Andreas raises an important point: cover art is in danger of becoming a dying art form in the digital age. It's even more visible in music, because what with digital downloads album covers are less of a factor for selling the racket. Also there isn't the luxuriously sized canvas of an LP sleeve to work with any more; yes, record companies do print LPs again, but vinyl is no longer the main medium. Quite a shame, considering how these creative covers of the 1970s (like this very fine example by Hipgnosis on top of this post) are memorable as all get out. - Btw. I drew CD covers for a punk band many years ago, and an astonishing number of people told me that they bought these CDs just because they wanted to see them on their shelves and would listen to them even once. Fair enough, as in all honesty the "music" really Sucked with a capital S. I don't think this would work any more these days, but such is the power of cover art. It might still work for other things.

PaulEberhardt at 1:47PM, Aug. 27, 2022

I did the cover for my webcomic after I'd done the first dozen pages or so, and for my print book the front and back covers were about the last things I did. I like to improvise, so that way there is a chance that the cover will have something to do with what's inside. Webcomics could theoretically do without covers, since the comic site with its banner already serves as a kind of front end, but I for one would never consider leaving it out and urge everyone else not to either. Kick-starting a comic just with page one is, to my mind, rather distasteful. Instead of the pleasant feeling of anticipation you get from a cover, it just feels as if something was missing (which it is!). The other thing that often puts me off is when people use a cover instead of a banner on top, making you scroll and scroll, always looking at the same thing whenever you move a page forward. In contrast, covers in their proper places are awesome and do wonders for the overall reading experience.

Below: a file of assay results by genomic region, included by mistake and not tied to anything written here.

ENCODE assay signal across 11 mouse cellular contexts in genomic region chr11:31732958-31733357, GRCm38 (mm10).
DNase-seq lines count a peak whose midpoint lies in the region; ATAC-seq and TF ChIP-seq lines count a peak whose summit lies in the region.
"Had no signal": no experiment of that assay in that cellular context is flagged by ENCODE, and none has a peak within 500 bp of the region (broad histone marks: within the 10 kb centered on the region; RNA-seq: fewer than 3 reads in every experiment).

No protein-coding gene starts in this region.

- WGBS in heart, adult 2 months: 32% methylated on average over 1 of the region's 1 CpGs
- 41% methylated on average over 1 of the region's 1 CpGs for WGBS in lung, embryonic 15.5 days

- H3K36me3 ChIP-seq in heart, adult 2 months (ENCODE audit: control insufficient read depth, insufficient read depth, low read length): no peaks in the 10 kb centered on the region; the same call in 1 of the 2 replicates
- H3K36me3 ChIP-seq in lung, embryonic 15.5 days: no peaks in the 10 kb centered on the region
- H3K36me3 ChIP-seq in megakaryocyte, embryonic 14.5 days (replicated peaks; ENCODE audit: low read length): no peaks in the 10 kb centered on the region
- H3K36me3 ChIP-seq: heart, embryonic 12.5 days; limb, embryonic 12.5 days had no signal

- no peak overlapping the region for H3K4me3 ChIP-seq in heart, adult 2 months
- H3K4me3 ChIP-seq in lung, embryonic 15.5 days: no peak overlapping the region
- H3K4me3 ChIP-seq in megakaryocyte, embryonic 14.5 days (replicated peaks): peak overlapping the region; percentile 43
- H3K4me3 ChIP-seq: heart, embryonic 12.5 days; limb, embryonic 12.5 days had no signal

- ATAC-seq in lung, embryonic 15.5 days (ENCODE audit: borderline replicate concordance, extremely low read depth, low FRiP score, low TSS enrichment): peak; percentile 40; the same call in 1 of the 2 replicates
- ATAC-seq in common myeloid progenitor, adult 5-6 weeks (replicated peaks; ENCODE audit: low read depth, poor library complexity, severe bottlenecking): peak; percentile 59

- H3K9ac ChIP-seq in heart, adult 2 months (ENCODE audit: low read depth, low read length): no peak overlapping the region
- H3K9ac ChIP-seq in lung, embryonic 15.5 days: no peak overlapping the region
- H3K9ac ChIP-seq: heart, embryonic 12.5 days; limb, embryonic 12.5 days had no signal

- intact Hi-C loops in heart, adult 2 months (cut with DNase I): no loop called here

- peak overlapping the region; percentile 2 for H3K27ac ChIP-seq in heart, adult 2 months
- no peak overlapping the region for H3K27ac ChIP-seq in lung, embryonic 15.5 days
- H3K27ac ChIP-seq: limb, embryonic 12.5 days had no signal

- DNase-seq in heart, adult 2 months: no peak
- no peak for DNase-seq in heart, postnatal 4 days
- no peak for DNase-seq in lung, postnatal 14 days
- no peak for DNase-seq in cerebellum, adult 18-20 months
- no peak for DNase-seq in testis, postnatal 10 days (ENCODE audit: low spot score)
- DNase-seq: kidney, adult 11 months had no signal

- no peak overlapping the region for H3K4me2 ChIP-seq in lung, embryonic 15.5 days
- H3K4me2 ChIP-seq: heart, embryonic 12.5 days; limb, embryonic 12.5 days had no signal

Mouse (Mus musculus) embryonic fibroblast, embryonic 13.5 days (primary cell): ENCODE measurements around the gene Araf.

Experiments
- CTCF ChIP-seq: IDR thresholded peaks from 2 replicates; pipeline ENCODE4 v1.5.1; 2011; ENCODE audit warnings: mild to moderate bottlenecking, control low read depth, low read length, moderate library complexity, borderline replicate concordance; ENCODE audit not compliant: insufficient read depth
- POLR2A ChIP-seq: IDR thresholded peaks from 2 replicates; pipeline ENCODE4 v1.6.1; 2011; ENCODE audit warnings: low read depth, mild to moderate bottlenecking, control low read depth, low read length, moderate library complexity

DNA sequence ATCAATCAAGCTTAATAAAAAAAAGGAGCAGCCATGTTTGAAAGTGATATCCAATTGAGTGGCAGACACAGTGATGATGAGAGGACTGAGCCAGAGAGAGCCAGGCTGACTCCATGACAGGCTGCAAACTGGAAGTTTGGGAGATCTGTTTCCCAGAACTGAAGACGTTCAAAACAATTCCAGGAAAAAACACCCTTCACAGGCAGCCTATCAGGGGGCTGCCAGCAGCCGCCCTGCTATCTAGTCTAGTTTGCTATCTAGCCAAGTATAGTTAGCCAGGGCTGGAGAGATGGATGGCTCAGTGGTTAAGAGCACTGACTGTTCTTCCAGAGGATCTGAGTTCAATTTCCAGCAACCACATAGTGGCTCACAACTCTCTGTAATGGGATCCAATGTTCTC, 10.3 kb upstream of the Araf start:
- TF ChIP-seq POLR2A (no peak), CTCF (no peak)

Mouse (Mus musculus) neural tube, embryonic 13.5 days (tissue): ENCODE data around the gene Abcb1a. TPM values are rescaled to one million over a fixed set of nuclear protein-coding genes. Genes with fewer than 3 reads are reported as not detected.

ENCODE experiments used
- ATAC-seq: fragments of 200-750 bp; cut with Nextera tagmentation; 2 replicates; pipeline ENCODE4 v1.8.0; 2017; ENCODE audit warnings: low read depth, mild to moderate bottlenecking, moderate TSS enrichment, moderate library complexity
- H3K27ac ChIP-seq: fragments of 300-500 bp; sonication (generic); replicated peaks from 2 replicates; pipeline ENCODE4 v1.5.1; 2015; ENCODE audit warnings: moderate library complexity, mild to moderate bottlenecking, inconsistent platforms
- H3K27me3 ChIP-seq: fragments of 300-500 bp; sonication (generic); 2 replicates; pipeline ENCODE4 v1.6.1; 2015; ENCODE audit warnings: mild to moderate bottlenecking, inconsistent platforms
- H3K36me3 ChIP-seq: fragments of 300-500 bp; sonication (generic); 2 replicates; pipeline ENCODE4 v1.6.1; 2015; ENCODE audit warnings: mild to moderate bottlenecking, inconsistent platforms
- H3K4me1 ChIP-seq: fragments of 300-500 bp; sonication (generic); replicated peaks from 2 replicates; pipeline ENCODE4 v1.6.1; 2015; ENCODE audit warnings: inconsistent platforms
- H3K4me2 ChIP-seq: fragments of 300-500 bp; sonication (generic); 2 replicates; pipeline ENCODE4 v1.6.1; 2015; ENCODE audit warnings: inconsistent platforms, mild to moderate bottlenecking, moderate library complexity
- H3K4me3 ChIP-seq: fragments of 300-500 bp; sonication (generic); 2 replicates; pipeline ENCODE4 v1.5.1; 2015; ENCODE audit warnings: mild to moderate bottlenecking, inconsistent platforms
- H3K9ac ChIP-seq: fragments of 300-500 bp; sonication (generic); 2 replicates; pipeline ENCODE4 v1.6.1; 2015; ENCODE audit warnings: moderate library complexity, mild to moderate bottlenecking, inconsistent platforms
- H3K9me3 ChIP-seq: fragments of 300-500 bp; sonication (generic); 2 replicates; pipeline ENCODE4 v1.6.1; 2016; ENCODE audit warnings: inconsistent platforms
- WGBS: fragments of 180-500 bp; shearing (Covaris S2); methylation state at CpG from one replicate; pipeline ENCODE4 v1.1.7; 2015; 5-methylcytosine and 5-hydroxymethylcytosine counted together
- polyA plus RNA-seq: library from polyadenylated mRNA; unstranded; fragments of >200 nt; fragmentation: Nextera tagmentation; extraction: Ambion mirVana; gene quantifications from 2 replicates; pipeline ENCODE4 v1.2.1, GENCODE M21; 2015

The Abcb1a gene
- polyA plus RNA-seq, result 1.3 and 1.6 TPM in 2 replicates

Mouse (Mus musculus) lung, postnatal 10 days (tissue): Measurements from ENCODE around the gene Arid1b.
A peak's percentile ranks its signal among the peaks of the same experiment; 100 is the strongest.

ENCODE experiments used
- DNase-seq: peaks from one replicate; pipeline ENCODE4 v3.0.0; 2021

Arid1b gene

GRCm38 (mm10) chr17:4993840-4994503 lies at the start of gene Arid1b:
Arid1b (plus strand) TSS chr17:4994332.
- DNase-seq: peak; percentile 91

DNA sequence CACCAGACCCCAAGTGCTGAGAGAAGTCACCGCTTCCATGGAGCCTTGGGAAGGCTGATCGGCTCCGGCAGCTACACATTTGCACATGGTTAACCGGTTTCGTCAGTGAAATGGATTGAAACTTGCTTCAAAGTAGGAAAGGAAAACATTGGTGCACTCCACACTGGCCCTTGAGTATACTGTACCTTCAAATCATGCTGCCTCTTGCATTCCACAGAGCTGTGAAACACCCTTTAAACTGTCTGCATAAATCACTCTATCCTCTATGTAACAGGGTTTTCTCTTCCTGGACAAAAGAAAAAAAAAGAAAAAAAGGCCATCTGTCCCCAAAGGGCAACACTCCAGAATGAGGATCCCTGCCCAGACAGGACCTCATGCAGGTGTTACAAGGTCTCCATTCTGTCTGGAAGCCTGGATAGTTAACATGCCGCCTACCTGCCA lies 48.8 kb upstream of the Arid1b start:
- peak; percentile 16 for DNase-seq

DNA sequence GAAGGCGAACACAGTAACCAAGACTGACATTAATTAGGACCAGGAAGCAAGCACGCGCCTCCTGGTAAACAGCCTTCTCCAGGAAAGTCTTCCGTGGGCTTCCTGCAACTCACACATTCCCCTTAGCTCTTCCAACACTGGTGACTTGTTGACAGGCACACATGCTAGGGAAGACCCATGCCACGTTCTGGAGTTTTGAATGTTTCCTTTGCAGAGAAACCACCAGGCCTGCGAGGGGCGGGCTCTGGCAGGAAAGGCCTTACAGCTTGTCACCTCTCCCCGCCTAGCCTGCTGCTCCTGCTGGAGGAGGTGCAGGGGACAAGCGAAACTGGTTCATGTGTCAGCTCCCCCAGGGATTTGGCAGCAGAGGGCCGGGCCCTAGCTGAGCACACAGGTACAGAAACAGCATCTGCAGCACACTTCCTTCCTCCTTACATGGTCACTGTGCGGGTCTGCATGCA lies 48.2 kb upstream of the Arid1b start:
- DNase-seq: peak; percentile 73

dpat57 at 3:43AM, Aug. 27, 2022

I find myself getting into the comic first, and as things develop I'll know what I want the cover page to look like. On a couple of occasions, as comics came to a close, the cover was the last page created. It's pretty good that we can shuffle page order around more easily now, so I can bump the cover up to become the first page if I want to.

hushicho at 1:27AM, Aug. 27, 2022

Oftentimes in the 50s and 60s, cover artists for comics would create outrageous covers that then the interior writers would have to make fit in whatever story they wrote. It's kind of amazing going in knowing that, because it usually only fit if you squinted, but it was still interesting to see how they would try to satisfy the promise of the cover.

Andreas_Helixfinger at 1:05AM, Aug. 27, 2022

My approach to this may be a bit unorthodox, since I use both cover art for each issue/volume and cover art for chapters within each issue/volume at the same time. But that's because I LOVE cover art so much, especially comic cover art. This was actually the deal breaker I had with the novelist scene. Not only are you as a novelist writer adviced to NEVER make your own novel cover, but the way novel covers are made these day, at least for most of the mainstream novels, is complete, utter crap! It's a bunch of cheap looking photoshoping, often with a prescribed emphasis on specific color schemes because it's scientifically calculated to draw readers in. No longer is the cover art for novels treated like it's the skin of the novel, telling you what to expect, it's just there to calculatively tease you into reading the blurb on the back. It's BS, it's insulting to the artform, and it's one of the main reasons why I left the novelist path in favor of making webcomics instead.